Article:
Some people just can't get over the fact that nothing lasts forever, and that change is constantly evolving everything around us(Except War. War never changes). Its just a fact of life. But why is it that no one can apply this logic to video game remakes and revivals?
What is the first thing you hear(and most likely, think) about when a franchise is revived? Do you hear about the new features? Eventually, yes, but not at first. First, there is a giant shit storm of disapproval from the fans of the "original". And, oddly enough, its normally coming from the biggest fans of the franchise, normally people that have been clamoring to get a sequel or a remake for years, ever since they finished the original.
Its comical to even imagine the instant 180 that this person's brain must take when this situation arrives.
Pre-announcement: "JESUS, they need to make a new X"
Remake/revival of X announced: "hooray..."
Seconds later: "You know what, this new one will SUCK BALLS, its COMPLETELY not the one I played 20 years ago."
This is literally exactly what happens in people's minds. And they are right, to a degree, but not the way they want to be.
One of the things people become angry about with remakes are new features, or new gameplay, or a tweaked anything. Well, this is simply because they are viewing a remake in the wrong light. When a game is remade or redone it is not just literally making the EXACT game again. If you want to do that I have good new for you, YOU CAN! Its called "playing the original". Its an odd concept, but some crazy people do actually play games that are more than a year old. A remake or revival is like a "re-envision" of an old franchise brought into modern technology. It is meant to be similar to, but not a carbon copy of, the its predecessor.
Another of the common complaints is that a new game will somehow "destroy the franchise". Maybe its simply the thinking that "if my favorite games franchise isn't popular it makes me feel bad", but this has always been an odd argument to me. A new game will not tarnish an old one. Period. It is just baffling to me that someone would think that a new game has to be good as if it will retroactively destroy another title. Did Castlevania 64 make you hate the other titles in the series? Did Parasite Eve II make me look down upon Parasite Ever? Did Bomberman Act: Zero maim my childhood memories of older version? Obviously the answer to all of these Questions is no. Games should and will be viewed based on their own merit, not the franchise they come from.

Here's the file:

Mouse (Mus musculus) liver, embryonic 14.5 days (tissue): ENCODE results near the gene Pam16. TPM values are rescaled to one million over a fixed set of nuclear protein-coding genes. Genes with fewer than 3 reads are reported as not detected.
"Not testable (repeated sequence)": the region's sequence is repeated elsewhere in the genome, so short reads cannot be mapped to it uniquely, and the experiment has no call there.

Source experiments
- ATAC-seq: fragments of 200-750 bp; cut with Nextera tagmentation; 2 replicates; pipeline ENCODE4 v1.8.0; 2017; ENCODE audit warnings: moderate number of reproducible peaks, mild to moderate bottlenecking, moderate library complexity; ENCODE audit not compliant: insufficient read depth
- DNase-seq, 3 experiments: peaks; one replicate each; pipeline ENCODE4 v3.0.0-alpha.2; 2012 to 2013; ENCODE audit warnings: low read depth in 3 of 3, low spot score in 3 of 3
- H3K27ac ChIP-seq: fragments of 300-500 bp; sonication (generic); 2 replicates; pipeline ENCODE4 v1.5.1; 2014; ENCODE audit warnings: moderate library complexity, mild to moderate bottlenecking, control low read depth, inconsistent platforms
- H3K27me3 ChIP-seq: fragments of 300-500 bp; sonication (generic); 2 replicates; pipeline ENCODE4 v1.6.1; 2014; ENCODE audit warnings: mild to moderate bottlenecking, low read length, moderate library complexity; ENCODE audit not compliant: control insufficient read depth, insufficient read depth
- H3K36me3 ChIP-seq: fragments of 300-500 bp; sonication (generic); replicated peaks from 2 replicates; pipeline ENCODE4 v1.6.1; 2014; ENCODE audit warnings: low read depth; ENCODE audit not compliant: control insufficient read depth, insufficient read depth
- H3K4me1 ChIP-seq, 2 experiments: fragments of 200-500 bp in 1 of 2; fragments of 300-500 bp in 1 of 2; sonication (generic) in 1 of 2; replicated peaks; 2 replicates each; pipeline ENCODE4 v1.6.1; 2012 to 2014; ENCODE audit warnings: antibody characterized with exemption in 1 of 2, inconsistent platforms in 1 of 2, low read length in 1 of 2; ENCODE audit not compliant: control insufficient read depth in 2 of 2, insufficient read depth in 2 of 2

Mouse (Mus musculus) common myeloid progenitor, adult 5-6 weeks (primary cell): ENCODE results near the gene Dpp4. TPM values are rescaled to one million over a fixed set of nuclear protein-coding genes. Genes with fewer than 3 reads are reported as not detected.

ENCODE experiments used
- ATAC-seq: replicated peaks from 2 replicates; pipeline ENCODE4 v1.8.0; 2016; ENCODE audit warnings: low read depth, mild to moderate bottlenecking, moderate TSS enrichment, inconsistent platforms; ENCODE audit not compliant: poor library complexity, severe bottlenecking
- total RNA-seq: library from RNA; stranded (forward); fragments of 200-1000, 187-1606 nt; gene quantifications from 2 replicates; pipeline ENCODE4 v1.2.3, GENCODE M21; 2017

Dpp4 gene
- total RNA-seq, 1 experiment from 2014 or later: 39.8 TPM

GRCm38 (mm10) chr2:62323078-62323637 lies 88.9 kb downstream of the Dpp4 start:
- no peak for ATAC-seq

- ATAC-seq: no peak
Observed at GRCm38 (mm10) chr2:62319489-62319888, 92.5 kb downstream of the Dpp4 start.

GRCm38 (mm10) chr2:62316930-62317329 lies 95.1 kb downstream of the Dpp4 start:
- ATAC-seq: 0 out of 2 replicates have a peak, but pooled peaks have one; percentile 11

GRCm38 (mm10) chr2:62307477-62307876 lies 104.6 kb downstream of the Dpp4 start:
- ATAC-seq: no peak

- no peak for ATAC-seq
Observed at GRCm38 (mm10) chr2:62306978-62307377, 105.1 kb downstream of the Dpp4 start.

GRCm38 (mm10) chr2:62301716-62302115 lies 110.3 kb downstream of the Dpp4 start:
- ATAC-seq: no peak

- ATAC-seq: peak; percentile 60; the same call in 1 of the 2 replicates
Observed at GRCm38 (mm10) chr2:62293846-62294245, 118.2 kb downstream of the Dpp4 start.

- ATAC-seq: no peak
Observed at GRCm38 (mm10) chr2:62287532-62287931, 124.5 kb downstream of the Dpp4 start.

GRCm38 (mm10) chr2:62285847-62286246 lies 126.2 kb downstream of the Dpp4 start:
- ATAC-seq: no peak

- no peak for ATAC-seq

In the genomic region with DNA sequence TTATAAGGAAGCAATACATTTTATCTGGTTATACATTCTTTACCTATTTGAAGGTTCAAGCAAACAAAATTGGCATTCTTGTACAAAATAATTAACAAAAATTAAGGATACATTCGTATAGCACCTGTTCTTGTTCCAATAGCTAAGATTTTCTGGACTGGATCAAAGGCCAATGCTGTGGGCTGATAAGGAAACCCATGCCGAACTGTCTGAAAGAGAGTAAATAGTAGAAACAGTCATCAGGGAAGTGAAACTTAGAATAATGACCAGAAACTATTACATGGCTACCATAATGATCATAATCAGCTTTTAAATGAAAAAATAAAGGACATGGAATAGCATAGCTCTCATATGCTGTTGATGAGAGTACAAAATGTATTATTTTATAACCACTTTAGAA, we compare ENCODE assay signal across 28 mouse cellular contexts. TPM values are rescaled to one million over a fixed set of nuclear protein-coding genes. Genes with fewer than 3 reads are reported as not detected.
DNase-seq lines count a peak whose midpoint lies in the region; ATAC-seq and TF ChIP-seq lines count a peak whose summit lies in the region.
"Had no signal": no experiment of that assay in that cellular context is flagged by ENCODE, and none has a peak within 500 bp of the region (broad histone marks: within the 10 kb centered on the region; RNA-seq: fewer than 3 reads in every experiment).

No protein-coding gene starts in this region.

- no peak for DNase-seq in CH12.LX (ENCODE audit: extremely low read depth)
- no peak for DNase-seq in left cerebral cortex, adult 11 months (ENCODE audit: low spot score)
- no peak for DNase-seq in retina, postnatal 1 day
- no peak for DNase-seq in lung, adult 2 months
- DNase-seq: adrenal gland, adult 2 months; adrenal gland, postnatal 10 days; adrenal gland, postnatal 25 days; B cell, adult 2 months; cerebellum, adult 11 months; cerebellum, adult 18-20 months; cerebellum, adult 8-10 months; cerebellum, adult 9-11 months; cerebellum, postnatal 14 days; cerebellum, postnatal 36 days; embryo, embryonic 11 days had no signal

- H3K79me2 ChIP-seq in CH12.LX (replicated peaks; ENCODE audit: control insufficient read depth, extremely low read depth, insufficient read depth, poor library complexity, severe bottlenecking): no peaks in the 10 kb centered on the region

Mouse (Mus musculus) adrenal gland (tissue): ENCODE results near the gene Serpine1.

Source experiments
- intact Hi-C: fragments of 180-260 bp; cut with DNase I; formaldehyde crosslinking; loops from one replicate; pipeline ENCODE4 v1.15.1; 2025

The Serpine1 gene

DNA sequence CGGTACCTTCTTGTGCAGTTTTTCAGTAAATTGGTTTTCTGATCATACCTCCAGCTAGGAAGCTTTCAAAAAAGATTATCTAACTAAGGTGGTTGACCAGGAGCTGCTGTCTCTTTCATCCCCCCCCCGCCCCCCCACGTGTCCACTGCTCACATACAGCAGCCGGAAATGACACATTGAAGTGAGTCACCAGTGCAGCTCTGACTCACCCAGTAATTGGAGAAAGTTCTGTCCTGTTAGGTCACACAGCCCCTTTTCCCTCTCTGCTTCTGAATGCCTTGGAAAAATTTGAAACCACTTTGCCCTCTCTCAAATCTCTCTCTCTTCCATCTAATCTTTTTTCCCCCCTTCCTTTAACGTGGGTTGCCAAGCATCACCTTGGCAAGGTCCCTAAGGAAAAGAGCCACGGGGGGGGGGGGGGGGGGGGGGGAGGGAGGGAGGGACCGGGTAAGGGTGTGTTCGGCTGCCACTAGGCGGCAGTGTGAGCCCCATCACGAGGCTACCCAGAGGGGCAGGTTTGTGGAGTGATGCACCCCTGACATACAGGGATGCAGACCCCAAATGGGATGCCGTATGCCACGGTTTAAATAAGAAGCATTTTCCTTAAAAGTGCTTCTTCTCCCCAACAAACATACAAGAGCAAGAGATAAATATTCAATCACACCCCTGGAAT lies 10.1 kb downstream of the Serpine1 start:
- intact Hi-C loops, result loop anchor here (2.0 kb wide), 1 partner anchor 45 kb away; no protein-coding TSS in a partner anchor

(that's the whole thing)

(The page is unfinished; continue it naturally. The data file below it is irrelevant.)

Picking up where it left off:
I do think that this behavior can be stopped fairly easily though through a few simple methods. First, stop comparing the new game to the old game. They will not and should not be exactly the same. View it as a new title and work from there.
Secondly, (this is more of a developer thing) don't listen too much to what people have to say about your title. Take input, of course, but don't listen to everything that is said on the internet. Some people just don't know what they are talking about so always keep in mind the words of bill Cosby, "I don't know the key to success, but the key to failure is trying to please everybody". Make the game that you want to make, not the game that 30 or 40 people on an internet forum want. The more a title is changed based on the opinions of people outside the project the more it becomes watered down from its original vision.
And lastly, people need to accept that sometimes a game does not lend itself to a remake or revival. Some games, like Beyond Good and Evil, are great stand alone titles and really have no need to be revisited. Again, if the original was so great that you need more of it, then do just that, and play the original again.